A recently discovered hole in Valve’s API allowed observers to generate extremely precise and publicly accessible data for the total number of players for thousands of Steam games. While Valve has now closed this inadvertent data leak, Ars can still provide the data it revealed as a historical record of the aggregate popularity of a large portion of the Steam library.
The new data derivation method, as ably explained in a Medium post from The End Is Nigh developer Tyler Glaiel, centers on the percentage of players who have accomplished developer-defined Achievements associated with many games on the service. On the Steam web site, that data appears rounded to two decimal places. In the Steam API, however, the Achievement percentages were, until recently, provided to an extremely precise 16 decimal places.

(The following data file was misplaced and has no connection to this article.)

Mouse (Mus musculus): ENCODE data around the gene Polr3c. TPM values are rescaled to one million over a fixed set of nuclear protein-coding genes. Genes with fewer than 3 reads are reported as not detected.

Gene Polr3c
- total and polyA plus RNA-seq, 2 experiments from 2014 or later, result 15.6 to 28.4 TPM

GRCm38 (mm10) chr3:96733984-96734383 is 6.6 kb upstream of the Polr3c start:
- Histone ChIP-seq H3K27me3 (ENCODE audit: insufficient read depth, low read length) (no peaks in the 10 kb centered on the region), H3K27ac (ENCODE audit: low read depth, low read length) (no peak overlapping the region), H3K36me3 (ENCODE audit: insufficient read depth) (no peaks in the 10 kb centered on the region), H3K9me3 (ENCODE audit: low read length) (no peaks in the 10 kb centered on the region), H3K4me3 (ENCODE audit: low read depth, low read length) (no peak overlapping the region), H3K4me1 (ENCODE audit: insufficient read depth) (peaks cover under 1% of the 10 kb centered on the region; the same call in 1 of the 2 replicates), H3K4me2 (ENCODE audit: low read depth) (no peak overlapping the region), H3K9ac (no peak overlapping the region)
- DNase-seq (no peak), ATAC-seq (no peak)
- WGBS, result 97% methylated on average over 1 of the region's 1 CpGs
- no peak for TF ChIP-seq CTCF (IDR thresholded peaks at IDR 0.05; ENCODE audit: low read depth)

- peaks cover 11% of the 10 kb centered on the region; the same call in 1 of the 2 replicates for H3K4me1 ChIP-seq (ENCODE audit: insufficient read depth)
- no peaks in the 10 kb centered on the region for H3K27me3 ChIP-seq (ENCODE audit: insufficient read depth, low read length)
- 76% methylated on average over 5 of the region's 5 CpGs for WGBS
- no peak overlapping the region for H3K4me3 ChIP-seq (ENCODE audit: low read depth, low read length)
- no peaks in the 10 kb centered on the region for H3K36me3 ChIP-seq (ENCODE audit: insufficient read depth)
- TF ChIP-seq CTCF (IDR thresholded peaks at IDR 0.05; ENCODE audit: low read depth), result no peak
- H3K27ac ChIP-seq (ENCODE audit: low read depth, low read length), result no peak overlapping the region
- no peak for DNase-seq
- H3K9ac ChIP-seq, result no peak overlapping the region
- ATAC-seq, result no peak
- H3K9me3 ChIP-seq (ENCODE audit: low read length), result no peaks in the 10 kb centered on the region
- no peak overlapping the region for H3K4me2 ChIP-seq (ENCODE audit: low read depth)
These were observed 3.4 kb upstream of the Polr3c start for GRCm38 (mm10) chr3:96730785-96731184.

This added precision means that many Achievement percentages can only be factored into specific whole numbers. (This is useful since each game’s player count must be a whole number.) With multiple Achievements to check against, it’s possible to find a common denominator that works for all the percentages with high reliability. This process allows for extremely accurate reverse engineering of the denominator representing the total player base for an Achievement percentage.
As Glaiel points out, for instance, an Achievement earned by 0.012782207690179348 percent of players on his game translates precisely to 8 players out of 62,587 without any rounding necessary (once some vagaries of floating point representation are ironed out).
By July 4, Valve updated its Steam API to provide much less precision in its Achievement percentages, cutting off this new data source altogether. That move comes just months after Valve started protecting individual Steam usage data by default, cutting off the previous estimation method used by Steam Gauge and Steam Spy. Valve Head of Business Development Jan-Peter Ewert said the company is currently working on a “more accurate” way for users and developers to “get data out of Steam,” though apparently this kind of Achievement-derived data set wasn’t what he had in mind.